Boys to men I was critical of NASCAR’s “have at it, boys” dictum, especially after Carl Edwards and Brad Keselowski quickly became more intent on sending each other to the ER than getting themselves to Victory Lane. But I am grateful that, for the most part, everyone acted like adults on track and focused on racing more than wrecking. I like good, hard-nosed bumping and banging as much as the next person, but I really prefer to see drivers exhibit their skill instead of their stupidity.
U-S-A, U-S-A! I was as shocked as anybody by the news that Formula 1 plans to return to the United States in 2012 at a new track in my hometown of Austin. Central Texas seems like an unlikely place for such a facility, but I’m pleased my home state was willing to step up and take on such a Texas-size project. Formula 1 deserves to be in the United States, and the United States deserves to have a Formula 1 race.
Racing fans And finally, in these difficult economic times, I’m thankful we still have so much great racing to thrill and entertain us. And I’m especially grateful to this magazine for the opportunity to share my passion with you, and to you for giving me a few minutes of your time each month. I appreciate you all very much.
Kay Bell is an Austin, Texas-based writer. When she’s not yelling at her television during NASCAR races, she blogs about taxes and other financial topics at www.dontmesswithtaxes.typepad.com.
A Mini rally The awesome World Rally Championship Series is dominated by small cars such as the Ford Focus and Citroen C4, but they’ll be joined by an unlikely competitor next season when a Mini Cooper team joins the fray. The mere thought of racing Minis makes me laugh, but this is quite a serious endeavor. The cars will be high-performance versions of the Mini Countryman and will be fielded by ProDrive, which operated the Subaru WRC program from 1989 through 2008, when Subaru pulled out for economic reasons. ProDrive owns Aston Martin and runs a variety of teams in various series worldwide.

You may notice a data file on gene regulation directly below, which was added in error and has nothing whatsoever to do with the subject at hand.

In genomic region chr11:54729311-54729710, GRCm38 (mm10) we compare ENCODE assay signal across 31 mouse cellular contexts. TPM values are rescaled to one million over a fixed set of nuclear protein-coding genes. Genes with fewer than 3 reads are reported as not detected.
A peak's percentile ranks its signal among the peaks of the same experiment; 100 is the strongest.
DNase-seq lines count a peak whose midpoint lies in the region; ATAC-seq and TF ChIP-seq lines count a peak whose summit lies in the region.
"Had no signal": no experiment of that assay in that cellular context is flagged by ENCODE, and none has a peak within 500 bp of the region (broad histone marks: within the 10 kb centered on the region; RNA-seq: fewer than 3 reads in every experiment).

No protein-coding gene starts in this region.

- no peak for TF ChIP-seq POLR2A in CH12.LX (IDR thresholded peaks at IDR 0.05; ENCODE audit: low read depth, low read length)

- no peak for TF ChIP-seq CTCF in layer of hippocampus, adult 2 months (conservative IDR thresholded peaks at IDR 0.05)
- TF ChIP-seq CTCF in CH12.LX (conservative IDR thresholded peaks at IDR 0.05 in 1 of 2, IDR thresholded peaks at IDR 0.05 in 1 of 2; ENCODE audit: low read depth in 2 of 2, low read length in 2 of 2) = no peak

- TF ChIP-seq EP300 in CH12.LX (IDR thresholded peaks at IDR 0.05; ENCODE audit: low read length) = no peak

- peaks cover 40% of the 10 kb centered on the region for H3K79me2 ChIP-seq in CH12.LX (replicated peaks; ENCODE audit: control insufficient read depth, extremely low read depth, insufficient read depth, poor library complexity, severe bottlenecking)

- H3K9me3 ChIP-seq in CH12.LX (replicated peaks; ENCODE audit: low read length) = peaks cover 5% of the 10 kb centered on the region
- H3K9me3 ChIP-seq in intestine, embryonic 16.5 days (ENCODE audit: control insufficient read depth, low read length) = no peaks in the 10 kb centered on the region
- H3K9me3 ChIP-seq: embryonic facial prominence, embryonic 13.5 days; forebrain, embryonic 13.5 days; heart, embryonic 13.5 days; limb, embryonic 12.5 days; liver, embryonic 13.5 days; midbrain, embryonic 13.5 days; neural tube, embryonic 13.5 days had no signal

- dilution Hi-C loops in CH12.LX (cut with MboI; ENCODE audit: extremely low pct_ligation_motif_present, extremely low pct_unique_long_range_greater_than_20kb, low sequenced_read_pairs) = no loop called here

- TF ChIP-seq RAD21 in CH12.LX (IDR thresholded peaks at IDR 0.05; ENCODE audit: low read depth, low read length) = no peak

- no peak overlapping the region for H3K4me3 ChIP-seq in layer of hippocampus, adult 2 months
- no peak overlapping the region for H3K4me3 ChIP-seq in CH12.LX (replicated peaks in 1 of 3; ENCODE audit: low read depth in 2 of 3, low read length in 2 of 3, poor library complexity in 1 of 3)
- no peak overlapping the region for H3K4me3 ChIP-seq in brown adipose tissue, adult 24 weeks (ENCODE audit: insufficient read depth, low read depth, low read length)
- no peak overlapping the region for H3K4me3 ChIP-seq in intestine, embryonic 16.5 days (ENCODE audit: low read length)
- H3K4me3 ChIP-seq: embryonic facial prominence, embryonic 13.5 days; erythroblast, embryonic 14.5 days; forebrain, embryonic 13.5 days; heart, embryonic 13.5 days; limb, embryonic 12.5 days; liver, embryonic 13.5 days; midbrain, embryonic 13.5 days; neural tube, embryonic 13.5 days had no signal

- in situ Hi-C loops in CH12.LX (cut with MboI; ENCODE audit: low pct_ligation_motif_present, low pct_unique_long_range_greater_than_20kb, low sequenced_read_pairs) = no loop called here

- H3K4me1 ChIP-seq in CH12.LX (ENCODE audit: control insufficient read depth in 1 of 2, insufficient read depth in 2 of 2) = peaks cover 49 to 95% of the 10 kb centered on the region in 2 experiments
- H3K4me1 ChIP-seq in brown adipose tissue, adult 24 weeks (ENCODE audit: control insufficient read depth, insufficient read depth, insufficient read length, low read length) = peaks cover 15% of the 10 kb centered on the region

Mini Cooper is, of course, owned by BMW, and the racing Minis will feature 1.6-liter, 4-cylinder turbocharged BMW engines. This will be Mini Cooper’s second major adventure in racing. Mini actually dominated Ford and other prominent carmakers in the annual 2,500-mile Monte Carlo Rally for several years in the mid-1960s.
Ford Motors Lola did reasonably well in the American Le Mans Series this season, with privateer owners Dyson Racing and Drayson Racing both notching several class wins and a couple of overall race victories. The Dyson team uses Mazda engines while Drayson uses Judd engines, but a huge development for 2011 is that Lola is partnering with Roush Racing to bring Ford V-6 engines into the series. Roush Racing didn’t meet its always-lofty expectations in NASCAR in a 2010 season whose big news was that team owner Jack Roush survived yet another crash of a private plane he was piloting. But the Roush-Ford entry into ALMS is a very positive development for all parties involved.
IRL says bye-bye to ISC I was sorry to see Watkins Glen fall off the 2011 Indy Racing League schedule but am otherwise pretty pleased with the big changes the series announced. New IRL CEO Randy Bernard dropped several races that were staged on tracks owned by NASCAR’s International Speedway Corp. (ISC) in favor of different facilities not so devoted to NASCAR. The IRL took major positive steps this season, but if it’s going to make it all the way back it must spend more time at venues more eager and willing to go the extra mile to promote it. Besides, the ISC tracks already have NASCAR races, so inter-series politics aside, this move puts more live racing in more parts of the country. That’s definitely a good thing.